So, how can you tell the difference and find a good, reputable travel agent or agency -- and avoid a bad booking experience?
Unfortunately, agents tell us that the travel industry is not well-regulated, and just about anyone can just print up business cards, hang out a shingle and start selling travel. The majority of states do not require any type of registration, certification, licensing or consumer protection measures for travel agencies, although this is beginning to change. Bottom line: It is crucial to know who you are dealing with.
Your best bet is to talk to friends, co-workers, relatives and associates and ask them if they know of a good, reputable, local agent who specializes in cruises. (And, of course, read our feature article on Finding a Good Travel Agent.) But here are a few more tips for avoiding cruise travel scams -- and spotting a less-than-reputable agency and protecting your investment before it's too late.
Pay with a credit card. For your best protection against either a dishonest seller of travel or possible supplier bankruptcy, always pay for your cruise fare -- both the initial deposit and the final payment -- with a major credit card such as Mastercard, Visa or American Express. Under the Fair Credit Billing Act, you are entitled to protection (via a chargeback of disputed fees to your account) if a merchant fails.
Important note: This protection may not apply to those using debit or check cards; it's important to confirm policies with your issuing bank before you charge.
Ensure your money is in the right hands. After you've made a payment, review your credit card or bank statement and make sure that any applicable charges originate directly with the cruise line, not with the travel agency. That way, you'll know that the cruise line has definitely received your money. If you must pay by check or money order, it should be made payable to the cruise line -- not to the agency or to an individual.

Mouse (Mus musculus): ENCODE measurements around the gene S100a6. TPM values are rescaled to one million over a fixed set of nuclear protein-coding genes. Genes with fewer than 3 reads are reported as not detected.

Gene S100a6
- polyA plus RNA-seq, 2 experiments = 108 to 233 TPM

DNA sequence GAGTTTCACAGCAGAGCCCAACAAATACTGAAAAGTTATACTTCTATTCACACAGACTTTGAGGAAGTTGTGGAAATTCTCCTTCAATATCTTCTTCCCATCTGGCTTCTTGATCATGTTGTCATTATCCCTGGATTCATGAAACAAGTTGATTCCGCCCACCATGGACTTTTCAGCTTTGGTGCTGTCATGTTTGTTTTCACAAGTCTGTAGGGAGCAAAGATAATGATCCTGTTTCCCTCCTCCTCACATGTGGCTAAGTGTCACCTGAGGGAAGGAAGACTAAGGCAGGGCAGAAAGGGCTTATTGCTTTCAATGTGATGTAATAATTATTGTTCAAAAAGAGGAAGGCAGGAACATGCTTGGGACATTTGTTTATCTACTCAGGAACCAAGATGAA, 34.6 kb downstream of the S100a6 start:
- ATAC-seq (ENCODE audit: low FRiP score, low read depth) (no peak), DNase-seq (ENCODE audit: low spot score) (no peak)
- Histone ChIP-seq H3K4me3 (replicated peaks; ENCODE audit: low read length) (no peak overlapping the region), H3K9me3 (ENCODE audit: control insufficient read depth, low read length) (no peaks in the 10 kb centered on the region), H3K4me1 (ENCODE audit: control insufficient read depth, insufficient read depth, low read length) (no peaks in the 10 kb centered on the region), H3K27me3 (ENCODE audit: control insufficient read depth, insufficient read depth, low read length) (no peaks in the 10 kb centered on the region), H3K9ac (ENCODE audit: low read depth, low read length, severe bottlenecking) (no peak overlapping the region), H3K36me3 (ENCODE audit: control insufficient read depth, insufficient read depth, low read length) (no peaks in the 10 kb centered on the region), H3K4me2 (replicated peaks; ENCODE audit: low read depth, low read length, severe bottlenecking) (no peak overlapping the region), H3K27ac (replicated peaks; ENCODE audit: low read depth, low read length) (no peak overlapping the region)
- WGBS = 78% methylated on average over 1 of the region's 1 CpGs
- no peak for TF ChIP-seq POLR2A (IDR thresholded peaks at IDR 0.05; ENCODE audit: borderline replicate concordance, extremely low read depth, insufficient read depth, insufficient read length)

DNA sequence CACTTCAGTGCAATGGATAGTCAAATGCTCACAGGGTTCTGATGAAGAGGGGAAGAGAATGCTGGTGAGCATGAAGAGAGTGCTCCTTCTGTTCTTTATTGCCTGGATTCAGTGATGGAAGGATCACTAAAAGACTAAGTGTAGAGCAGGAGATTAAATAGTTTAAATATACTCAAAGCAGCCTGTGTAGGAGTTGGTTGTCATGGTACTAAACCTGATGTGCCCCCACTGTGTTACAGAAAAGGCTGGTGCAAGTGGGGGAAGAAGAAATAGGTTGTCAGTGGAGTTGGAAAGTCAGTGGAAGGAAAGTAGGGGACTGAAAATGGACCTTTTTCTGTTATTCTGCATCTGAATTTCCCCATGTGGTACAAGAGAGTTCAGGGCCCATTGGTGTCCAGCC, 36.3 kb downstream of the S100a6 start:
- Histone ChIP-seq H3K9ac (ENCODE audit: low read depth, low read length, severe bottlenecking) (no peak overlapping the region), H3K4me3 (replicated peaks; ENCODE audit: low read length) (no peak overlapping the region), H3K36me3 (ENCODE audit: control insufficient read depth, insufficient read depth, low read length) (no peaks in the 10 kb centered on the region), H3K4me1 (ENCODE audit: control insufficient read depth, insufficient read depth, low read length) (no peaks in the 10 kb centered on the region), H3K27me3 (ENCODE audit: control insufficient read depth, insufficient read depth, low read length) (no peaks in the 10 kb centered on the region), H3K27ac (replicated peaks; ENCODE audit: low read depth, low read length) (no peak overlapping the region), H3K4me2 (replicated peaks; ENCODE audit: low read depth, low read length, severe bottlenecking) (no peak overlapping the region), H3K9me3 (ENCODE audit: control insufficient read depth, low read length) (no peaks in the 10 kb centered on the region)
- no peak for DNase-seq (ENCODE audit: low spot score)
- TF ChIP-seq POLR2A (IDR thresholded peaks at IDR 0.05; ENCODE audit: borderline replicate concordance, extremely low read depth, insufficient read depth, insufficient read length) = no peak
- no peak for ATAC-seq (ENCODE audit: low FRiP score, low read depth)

Get proper confirmation of your booking. Insist on getting the actual cruise line's confirmation numbers, not just a confirmation number from your agency. Not only will you then know that your information and money is in the right hands, but you'll also be able to pre-reserve shore excursions, restaurant reservations and spa appointments (where available) on the cruise line's Web site.
Purchase travel insurance -- but do so wisely. Cruise Critic has long advised travelers to purchase travel insurance directly from respected third-party insurers rather than the cruise lines themselves, as the latter's policies do not protect customers should the cruise line go out of business. Do note, however, that most insurers provide financial insolvency protection for cruise lines as well as airlines, hotels and tour operators -- but not travel agencies. Learn more in our Travel Insurance Primer for Cruise Travelers .
Check up on an agency before giving them your business. Ask if the agency belongs to any of the following organizations: ARC, IATA, ASTA, ARTA, CLIA or NACOA. A legitimate agency should belong to at least one or two of these groups. Check, too, with the Better Business Bureau to see if any complaints have been registered about the agency. You may also want to contact the attorney general's office in the state where you live and the state where the agency is based.
Remember: If it sounds too good to be true... Be very cautious about dealing with any travel company that says you've won something or sends you a certificate in the mail for a trip that sounds too good to be true -- because it probably is. Never give out your credit card number to a telephone solicitor (unless you have initiated the call and you know the company that you are dealing with) and never send cash, checks or money orders to a travel company that you do not know (unless all of the details of the trip are supplied to you in writing first).
--updated by Melissa Paloti